Useful lists of cognitive biases

From Twitter: @matseinarsen June 5th, 2011 § 0 comments § permalink

I just want to share these very cool lists of cognitive biases.  It’s so useful to just have an overview of these on hand – and obviously I’m not the only one thinking so, as there are several useful collections out there:

For the uninitiated, cognitive biases are identified tendencies in human decision making, or as wikipedia defines it “a pattern of deviation in judgment that occurs in particular situation”.

 

Programming well with others: Social Skills for Geeks

From Twitter: @matseinarsen May 20th, 2011 § 0 comments § permalink

 

Long time no posting, but this just had to go on here.

Six steps to excellence

From Twitter: @matseinarsen August 29th, 2010 § 0 comments § permalink

Tony Schwartz/Harvard Business Review has an interesting bullet point list of what is necessary to excel in any field: Six Keys to Being Excellent at Anything

It’s based on Anders Ericsson’s work in the field, and holds as well for computer programmers as practitioners in any other field.

See also: Accelerate your Perl learning

Psychology talk from YAPC::NA 2010 online

From Twitter: @matseinarsen August 29th, 2010 § 2 comments § permalink

The video recording of my talk from YAPC::NA on the Psychology of Perl is online.  It has a very funny beginning when Tatsuhiko Miyagawa walks into the room receiving standing ovations as I start my talk, which is really weird in the video. Still made for a fun start of the talk…

I have to admit I haven’t watched the whole video myself, but word around is that people liked it. Which is motivating for putting together a larger, more detailed talk for a smaller interested audience, rather than a quick overview for a generally less-than-interested audience.

Psychology of Perl talk links

From Twitter: @matseinarsen June 24th, 2010 § 1 comment § permalink

Wow, I managed to sneak in a lightning talk about the Psychology of Programming, with a Perl twist, at the YAPC::NA 2010 conference. Very fun – it was my first ever conference talk, and I could certainly work a bit on the style, but it got some people thinking and talking, and that’s a great response.

Someone requested that I post the slides so he could get the url’s I referenced. I think there was too many copyrighted images in the slides for me to put them online, but I’ll post the links for reference:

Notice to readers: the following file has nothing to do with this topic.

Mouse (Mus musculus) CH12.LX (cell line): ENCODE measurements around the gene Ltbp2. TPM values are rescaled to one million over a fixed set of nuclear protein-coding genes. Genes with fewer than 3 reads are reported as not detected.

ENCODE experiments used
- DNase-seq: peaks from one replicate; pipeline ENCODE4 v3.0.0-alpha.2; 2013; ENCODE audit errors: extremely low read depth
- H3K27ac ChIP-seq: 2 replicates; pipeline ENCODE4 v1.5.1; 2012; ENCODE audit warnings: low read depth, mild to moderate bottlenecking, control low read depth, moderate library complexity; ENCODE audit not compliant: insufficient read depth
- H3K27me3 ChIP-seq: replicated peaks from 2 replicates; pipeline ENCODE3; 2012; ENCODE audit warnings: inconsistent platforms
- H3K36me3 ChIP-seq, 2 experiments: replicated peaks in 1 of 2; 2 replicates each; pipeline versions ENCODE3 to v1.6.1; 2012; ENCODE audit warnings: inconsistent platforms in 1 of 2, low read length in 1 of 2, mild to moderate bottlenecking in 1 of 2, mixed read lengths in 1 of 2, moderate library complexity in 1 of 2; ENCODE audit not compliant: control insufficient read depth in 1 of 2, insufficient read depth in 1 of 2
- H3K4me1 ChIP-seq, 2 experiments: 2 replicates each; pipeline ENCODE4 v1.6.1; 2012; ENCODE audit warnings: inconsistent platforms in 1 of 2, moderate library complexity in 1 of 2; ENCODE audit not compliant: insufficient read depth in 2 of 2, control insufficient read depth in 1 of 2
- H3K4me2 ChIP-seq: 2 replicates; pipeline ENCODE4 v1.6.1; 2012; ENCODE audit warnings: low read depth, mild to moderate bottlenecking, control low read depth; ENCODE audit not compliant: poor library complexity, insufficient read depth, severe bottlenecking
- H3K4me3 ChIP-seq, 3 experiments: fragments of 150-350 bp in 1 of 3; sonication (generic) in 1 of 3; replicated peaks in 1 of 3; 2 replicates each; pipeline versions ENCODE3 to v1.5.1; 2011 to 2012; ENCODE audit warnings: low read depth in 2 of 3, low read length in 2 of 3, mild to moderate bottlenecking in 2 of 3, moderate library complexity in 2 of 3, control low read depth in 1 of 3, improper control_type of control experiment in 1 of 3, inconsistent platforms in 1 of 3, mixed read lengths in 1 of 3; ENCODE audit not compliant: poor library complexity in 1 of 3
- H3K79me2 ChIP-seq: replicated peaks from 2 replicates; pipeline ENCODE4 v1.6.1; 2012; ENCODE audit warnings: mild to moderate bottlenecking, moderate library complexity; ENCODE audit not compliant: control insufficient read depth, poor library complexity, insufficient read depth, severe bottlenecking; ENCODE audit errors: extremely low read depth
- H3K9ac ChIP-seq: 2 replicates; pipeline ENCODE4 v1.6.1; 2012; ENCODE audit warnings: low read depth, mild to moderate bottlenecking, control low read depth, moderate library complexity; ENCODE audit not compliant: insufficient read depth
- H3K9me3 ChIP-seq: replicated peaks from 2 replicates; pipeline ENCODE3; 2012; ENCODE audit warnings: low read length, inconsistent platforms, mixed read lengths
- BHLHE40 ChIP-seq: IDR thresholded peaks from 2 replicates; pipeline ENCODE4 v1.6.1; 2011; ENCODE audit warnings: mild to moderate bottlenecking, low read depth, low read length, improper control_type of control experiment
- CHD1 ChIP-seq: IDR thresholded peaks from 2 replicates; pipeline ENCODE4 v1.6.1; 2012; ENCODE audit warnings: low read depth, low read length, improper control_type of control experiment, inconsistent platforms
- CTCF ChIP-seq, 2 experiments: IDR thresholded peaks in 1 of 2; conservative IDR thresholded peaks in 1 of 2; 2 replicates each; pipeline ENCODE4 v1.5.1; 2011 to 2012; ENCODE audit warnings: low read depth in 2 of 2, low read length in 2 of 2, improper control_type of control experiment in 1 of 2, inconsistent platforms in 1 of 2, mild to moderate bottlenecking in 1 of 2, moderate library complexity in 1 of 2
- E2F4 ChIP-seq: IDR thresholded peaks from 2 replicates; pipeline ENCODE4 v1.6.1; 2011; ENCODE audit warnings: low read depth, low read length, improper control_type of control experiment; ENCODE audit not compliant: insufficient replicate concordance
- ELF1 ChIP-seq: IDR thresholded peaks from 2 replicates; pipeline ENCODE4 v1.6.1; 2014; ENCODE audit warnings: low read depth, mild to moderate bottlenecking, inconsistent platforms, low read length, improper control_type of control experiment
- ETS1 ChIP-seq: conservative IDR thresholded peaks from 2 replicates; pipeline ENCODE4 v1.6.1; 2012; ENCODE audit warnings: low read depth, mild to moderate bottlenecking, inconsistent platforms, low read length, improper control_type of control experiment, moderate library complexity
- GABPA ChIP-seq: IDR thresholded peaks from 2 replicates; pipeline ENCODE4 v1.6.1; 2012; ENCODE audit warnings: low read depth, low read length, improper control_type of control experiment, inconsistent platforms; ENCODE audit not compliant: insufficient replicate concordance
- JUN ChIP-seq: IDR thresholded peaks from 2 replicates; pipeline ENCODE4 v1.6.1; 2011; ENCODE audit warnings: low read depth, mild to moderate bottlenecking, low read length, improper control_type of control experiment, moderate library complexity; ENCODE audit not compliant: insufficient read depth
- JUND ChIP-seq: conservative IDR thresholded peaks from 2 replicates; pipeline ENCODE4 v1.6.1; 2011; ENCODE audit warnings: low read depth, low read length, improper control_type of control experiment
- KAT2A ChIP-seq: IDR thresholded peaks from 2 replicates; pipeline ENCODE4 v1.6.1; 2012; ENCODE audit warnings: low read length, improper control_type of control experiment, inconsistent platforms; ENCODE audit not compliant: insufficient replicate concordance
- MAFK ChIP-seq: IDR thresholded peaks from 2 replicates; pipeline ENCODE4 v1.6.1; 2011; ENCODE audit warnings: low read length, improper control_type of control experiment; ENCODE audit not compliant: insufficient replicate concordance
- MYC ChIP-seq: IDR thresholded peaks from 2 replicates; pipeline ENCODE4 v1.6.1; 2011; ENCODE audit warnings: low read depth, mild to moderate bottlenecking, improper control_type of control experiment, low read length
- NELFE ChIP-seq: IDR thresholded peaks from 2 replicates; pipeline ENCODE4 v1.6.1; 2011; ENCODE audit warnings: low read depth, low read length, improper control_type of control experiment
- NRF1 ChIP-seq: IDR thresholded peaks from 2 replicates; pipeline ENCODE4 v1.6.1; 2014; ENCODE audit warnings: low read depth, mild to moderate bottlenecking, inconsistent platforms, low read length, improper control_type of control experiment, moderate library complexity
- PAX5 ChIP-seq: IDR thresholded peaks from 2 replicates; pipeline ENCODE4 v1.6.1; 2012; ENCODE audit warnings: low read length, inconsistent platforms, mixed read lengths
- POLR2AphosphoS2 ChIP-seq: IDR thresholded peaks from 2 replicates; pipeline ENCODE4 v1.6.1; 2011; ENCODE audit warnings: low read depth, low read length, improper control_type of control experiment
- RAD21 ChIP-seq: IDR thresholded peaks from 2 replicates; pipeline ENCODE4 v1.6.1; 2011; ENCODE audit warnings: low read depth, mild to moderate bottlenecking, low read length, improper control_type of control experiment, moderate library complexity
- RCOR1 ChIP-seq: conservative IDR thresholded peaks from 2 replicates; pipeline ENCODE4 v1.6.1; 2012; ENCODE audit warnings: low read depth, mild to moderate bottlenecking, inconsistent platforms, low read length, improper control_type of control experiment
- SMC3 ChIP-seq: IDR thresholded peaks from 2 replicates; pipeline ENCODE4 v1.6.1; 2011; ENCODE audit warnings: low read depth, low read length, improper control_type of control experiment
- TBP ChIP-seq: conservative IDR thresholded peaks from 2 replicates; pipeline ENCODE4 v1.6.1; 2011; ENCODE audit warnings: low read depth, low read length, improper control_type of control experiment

Working memory limitations: Oberauer & Risse (2010), Selection of objects and tasks in working memory, The Quarterly Journal of Experimental Psychology, vol 63 (4), 784-804.

Object Factory Pattern: Update on the Natural Programming Project

Data-driven programming: The Evidence Based Software Engineering database

Also, after my talk someone notified me about the interesting blog Psychology of Video Games

And finally: A million thanks to the people who gave me feedback on the talk!

At the YAPC::NA 2010

From Twitter: @matseinarsen June 20th, 2010 § 0 comments § permalink

I’m attending the YAPC::NA 2010 which is starting today. If anyone is going there and want to chat about the psychology of programming and how it may relate to Perl specifically, feel free to get in touch with me! I’ll be hanging out with the Booking.com people as we will be there trying to recruit some people over to Amsterdam too.

I’m also hoping I’ll be able to put together a lightning talk about an interesting little finding from cognitive psychology that might put a light on what the default variable does to Perl code readability.  But as the talk is neither finished, submitted nor approved on the day of registration, it is a bit unlikely that will happen, although I’m hoping for a bit of slack in the lightning talk approval process…

Ending The Long Quiet

From Twitter: @matseinarsen March 8th, 2010 § 1 comment § permalink

It turns out I’ve done to my blog what I swore not to: Stop updating it. However, I’ve also sworn that if I did I would come back to it and not give up.

So what happened?